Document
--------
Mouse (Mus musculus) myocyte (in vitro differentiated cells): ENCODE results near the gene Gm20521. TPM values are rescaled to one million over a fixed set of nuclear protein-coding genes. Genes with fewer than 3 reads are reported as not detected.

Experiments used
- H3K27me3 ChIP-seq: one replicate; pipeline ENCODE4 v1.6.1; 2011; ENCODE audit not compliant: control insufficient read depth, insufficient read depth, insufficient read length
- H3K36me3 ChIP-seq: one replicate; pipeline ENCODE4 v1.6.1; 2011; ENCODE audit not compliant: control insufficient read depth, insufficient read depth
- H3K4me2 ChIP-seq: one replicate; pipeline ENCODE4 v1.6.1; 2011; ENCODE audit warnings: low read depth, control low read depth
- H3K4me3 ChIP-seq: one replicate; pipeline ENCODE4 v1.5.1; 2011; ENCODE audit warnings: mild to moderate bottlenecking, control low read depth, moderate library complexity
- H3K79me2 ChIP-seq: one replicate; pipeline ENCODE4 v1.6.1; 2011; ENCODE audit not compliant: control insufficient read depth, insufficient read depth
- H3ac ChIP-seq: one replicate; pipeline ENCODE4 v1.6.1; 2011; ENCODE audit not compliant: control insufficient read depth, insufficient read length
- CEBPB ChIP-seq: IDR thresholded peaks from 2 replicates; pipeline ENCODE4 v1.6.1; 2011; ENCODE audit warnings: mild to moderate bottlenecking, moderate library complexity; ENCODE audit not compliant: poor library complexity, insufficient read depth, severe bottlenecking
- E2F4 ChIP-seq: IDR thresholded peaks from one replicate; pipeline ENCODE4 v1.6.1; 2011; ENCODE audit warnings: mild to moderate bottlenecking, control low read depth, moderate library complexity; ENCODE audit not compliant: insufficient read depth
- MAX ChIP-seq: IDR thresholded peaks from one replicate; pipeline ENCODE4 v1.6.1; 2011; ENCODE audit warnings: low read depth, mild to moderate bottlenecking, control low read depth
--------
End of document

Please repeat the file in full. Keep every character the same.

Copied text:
Mouse (Mus musculus) myocyte (in vitro differentiated cells): ENCODE results near the gene Gm20521. TPM values are rescaled to one million over a fixed set of nuclear protein-coding genes. Genes with fewer than 3 reads are reported as not detected.

Experiments used
- H3K27me3 ChIP-seq: one replicate; pipeline ENCODE4 v1.6.1; 2011; ENCODE audit not compliant: control insufficient read depth, insufficient read depth, insufficient read length
- H3K36me3 ChIP-seq: one replicate; pipeline ENCODE4 v1.6.1; 2011; ENCODE audit not compliant: control insufficient read depth, insufficient read depth
- H3K4me2 ChIP-seq: one replicate; pipeline ENCODE4 v1.6.1; 2011; ENCODE audit warnings: low read depth, control low read depth
- H3K4me3 ChIP-seq: one replicate; pipeline ENCODE4 v1.5.1; 2011; ENCODE audit warnings: mild to moderate bottlenecking, control low read depth, moderate library complexity
- H3K79me2 ChIP-seq: one replicate; pipeline ENCODE4 v1.6.1; 2011; ENCODE audit not compliant: control insufficient read depth, insufficient read depth
- H3ac ChIP-seq: one replicate; pipeline ENCODE4 v1.6.1; 2011; ENCODE audit not compliant: control insufficient read depth, insufficient read length
- CEBPB ChIP-seq: IDR thresholded peaks from 2 replicates; pipeline ENCODE4 v1.6.1; 2011; ENCODE audit warnings: mild to moderate bottlenecking, moderate library complexity; ENCODE audit not compliant: poor library complexity, insufficient read depth, severe bottlenecking
- E2F4 ChIP-seq: IDR thresholded peaks from one replicate; pipeline ENCODE4 v1.6.1; 2011; ENCODE audit warnings: mild to moderate bottlenecking, control low read depth, moderate library complexity; ENCODE audit not compliant: insufficient read depth
- MAX ChIP-seq: IDR thresholded peaks from one replicate; pipeline ENCODE4 v1.6.1; 2011; ENCODE audit warnings: low read depth, mild to moderate bottlenecking, control low read depth